Descartes, Methodical doubt, and the Grounding of Method

Occidental Studies 12 (1):85-107 (2021)
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Abstract
Descartes' methodical doubt is being criticized by naïve realists and others who don't find doubt as a good starting point for metaphysical thought, however, the philosophical achievements of his method have been absorbed in all later philosophies. The objective of this paper is to demonstrate how an inevitable question concerning the foundation of Descartes' mathesis universalis, which led him to investigate this foundation by applying this very method in Metaphysics, has finally enabled him to discover his most important philosophical principle, i.e., the necessary relation between being and reason in the identity of the "I". To demonstrate this, after summarizing the fundamental ideas of mathesis uneversalis, and showing the inner necessity of introducing the methodical doubt to fortify these ideas, the decisive role of metaphysical doubt as the third step of the methodical doubt, and malicious demon as its second phase would be highighted. It would also become clear that the metaphysical doubt has a great importance as a turning point from different aspects: as a knot that ties mathesis universalis with its underlying Metaphysics; as a bridge from within the psychological "I" to the metaphysical "I".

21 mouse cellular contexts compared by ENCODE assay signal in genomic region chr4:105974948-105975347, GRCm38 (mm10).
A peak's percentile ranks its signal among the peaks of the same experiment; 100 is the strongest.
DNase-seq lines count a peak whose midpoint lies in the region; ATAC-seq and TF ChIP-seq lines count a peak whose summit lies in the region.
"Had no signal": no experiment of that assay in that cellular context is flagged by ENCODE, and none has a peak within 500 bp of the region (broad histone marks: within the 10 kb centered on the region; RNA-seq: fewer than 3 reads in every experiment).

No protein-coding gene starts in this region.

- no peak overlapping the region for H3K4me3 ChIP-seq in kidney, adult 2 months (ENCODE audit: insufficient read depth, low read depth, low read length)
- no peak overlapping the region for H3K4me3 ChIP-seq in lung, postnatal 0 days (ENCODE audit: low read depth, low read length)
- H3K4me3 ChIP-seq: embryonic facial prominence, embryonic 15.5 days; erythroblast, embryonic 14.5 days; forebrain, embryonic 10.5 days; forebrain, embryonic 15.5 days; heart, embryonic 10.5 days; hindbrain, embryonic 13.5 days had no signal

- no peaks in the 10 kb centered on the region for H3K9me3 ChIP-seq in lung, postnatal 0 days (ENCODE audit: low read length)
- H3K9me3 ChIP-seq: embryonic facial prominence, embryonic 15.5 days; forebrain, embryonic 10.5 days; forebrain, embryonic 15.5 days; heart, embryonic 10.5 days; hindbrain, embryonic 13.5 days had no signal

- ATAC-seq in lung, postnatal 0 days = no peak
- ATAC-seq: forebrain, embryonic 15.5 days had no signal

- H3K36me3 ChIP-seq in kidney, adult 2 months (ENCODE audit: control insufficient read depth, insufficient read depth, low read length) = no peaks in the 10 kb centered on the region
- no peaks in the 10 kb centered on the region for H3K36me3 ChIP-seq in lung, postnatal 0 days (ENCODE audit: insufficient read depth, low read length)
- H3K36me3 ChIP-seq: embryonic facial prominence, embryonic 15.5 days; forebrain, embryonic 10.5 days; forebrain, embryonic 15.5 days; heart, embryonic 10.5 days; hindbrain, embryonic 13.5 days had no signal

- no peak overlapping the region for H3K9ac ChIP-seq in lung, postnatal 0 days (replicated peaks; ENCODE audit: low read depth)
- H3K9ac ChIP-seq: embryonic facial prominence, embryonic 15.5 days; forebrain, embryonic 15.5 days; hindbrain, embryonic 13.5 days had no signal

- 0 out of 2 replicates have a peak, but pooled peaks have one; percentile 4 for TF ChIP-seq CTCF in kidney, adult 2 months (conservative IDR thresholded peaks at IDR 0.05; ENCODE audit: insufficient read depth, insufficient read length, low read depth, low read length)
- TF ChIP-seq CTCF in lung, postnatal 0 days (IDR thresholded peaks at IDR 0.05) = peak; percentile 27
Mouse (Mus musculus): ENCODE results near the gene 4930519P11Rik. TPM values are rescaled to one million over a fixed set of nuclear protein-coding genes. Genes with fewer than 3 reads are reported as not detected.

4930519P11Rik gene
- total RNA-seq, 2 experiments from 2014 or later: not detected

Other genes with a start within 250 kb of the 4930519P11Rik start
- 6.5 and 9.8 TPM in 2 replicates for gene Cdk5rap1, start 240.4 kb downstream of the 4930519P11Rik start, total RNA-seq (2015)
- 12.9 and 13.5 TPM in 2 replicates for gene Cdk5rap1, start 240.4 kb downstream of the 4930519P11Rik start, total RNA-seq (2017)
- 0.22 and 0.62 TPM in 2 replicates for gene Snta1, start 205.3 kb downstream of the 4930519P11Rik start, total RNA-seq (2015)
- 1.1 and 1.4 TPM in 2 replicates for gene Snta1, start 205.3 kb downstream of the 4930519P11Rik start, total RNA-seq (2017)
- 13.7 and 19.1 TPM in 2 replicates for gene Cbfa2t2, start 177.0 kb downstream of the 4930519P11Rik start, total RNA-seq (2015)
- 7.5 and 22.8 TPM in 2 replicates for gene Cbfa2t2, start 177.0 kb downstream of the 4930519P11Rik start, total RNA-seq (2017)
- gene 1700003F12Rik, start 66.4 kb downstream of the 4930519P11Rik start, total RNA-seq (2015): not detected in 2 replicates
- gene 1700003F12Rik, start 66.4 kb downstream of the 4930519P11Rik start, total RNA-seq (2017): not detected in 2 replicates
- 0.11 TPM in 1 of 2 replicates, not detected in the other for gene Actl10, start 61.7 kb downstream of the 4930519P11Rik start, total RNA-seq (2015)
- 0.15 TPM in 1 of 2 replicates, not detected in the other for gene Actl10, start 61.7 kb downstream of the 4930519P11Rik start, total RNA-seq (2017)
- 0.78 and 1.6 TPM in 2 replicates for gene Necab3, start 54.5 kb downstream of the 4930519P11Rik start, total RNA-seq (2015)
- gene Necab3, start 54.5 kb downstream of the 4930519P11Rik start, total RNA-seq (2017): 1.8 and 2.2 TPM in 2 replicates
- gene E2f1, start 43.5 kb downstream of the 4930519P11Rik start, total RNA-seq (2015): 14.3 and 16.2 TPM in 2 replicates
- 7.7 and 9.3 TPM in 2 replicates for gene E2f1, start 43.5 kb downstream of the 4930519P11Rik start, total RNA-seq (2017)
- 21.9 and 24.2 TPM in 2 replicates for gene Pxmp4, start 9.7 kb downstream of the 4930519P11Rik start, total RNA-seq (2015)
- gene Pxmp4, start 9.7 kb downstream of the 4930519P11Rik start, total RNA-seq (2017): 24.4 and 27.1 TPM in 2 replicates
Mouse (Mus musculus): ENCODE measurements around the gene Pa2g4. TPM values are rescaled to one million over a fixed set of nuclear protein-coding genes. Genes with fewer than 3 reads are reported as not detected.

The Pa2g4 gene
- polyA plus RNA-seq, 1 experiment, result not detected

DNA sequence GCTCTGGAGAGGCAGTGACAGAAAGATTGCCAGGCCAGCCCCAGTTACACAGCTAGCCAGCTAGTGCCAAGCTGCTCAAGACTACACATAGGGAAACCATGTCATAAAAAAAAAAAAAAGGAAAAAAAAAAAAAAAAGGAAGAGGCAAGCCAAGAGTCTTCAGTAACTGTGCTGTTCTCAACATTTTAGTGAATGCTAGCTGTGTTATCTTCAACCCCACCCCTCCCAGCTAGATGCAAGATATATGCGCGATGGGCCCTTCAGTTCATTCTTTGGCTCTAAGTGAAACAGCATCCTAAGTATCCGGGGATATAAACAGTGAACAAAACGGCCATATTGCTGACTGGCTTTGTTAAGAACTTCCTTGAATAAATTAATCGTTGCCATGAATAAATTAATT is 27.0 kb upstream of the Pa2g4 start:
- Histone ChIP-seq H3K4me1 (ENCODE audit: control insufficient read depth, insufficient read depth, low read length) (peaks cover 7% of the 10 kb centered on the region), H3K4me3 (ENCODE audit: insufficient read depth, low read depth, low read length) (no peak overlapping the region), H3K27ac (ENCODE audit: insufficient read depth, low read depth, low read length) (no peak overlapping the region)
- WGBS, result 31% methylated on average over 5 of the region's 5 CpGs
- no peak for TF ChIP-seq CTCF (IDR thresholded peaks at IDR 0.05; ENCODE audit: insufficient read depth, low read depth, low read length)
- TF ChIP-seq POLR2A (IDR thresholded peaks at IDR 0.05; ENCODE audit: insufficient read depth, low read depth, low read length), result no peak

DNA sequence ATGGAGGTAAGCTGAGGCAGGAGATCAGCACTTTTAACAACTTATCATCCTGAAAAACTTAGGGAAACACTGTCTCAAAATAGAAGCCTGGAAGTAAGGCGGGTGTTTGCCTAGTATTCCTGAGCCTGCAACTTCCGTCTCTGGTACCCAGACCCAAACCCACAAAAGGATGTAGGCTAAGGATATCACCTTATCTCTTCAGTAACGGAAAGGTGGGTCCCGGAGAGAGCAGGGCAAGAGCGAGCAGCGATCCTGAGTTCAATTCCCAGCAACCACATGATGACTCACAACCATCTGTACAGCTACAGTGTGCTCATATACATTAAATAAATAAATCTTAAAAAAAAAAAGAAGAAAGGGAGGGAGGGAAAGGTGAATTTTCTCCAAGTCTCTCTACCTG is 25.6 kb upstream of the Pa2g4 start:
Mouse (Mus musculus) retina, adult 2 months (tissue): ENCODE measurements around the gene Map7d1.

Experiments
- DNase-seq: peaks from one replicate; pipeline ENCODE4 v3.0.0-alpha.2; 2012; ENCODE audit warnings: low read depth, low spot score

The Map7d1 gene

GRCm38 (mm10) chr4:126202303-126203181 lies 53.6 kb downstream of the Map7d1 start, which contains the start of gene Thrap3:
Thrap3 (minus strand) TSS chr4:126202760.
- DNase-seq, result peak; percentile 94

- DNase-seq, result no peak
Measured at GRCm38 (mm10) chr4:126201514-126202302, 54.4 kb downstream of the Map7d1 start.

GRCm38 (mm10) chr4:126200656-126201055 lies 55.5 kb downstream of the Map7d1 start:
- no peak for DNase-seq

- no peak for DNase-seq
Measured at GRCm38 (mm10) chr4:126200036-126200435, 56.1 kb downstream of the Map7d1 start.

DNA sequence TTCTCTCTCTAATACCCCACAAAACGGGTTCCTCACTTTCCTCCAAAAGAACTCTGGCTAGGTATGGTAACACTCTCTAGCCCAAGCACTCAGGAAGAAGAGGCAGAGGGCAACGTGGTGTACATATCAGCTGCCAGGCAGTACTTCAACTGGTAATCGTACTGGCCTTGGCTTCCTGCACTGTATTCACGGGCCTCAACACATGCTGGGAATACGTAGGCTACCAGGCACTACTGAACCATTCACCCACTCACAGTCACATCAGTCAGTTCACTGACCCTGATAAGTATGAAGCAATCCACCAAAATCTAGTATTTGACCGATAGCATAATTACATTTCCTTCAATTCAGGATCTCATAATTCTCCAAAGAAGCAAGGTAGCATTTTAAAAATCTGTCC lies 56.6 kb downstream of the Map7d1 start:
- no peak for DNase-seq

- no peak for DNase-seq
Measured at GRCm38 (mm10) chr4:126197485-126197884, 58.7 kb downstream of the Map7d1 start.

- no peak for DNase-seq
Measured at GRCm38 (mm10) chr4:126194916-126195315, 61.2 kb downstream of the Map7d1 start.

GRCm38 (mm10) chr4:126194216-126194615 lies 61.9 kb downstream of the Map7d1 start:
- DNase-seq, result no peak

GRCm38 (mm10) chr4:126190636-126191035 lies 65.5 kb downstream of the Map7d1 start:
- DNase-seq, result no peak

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Archival date: 2021-11-29
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